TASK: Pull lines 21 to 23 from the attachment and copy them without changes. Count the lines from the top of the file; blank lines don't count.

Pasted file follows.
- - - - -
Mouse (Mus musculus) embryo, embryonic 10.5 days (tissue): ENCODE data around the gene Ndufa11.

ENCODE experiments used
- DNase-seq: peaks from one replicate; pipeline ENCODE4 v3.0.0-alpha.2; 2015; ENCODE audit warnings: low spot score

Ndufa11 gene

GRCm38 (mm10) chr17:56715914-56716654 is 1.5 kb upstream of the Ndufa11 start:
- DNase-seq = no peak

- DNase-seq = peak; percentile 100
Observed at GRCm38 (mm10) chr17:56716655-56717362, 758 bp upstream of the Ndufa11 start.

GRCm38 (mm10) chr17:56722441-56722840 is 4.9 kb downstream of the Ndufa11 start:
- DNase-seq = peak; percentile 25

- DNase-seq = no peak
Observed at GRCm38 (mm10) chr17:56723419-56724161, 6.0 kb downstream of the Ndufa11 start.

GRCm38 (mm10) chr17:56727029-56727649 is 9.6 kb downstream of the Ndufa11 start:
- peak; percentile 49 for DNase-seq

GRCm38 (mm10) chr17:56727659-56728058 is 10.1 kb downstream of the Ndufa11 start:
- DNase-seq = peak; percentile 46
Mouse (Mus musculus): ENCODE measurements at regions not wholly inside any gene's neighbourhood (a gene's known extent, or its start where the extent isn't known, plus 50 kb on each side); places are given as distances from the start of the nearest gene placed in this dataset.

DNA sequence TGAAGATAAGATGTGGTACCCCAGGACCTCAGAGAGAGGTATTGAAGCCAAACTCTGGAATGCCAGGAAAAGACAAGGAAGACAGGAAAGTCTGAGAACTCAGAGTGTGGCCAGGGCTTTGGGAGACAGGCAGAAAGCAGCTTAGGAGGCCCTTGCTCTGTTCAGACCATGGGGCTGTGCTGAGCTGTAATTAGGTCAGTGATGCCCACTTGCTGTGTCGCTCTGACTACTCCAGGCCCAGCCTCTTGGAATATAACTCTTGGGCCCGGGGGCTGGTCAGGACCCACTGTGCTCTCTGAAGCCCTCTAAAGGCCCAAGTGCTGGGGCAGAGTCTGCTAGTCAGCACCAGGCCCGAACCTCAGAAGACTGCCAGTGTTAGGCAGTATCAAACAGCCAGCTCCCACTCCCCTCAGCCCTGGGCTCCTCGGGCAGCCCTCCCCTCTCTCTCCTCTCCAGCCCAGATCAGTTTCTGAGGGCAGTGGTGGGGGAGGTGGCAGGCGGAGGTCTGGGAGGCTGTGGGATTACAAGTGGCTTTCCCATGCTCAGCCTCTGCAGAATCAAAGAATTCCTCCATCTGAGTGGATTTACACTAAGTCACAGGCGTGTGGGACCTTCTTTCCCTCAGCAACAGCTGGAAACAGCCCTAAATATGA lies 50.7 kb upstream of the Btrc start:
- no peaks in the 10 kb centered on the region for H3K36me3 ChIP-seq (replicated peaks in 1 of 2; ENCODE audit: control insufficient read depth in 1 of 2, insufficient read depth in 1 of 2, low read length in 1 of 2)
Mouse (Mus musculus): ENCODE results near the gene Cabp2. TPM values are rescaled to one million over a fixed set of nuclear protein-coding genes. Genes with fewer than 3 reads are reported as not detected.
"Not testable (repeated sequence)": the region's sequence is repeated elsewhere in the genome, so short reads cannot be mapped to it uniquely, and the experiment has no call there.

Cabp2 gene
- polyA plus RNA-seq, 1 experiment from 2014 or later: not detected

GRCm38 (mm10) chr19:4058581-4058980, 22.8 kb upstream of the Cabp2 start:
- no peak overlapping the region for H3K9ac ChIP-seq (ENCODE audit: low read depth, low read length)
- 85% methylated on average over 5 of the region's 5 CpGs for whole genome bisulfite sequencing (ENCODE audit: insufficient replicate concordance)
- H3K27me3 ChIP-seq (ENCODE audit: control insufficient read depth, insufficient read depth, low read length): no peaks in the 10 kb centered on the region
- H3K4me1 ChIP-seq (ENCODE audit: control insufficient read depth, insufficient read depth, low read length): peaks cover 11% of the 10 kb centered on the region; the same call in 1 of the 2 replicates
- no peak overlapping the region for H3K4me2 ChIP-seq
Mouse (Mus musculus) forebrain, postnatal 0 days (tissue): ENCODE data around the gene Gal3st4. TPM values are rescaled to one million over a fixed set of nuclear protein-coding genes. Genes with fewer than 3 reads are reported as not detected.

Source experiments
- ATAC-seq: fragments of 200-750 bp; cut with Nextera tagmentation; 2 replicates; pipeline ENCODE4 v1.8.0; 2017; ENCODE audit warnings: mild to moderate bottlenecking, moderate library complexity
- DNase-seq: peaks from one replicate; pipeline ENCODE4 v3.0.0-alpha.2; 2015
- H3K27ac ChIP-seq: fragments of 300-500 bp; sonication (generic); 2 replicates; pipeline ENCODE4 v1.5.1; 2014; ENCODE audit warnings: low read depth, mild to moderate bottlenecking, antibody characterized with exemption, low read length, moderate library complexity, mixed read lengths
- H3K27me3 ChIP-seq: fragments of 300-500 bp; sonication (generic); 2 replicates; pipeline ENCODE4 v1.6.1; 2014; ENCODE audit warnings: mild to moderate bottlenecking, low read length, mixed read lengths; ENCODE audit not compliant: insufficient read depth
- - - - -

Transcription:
"Not testable (repeated sequence)": the region's sequence is repeated elsewhere in the genome, so short reads cannot be mapped to it uniquely, and the experiment has no call there.

Cabp2 gene
- polyA plus RNA-seq, 1 experiment from 2014 or later: not detected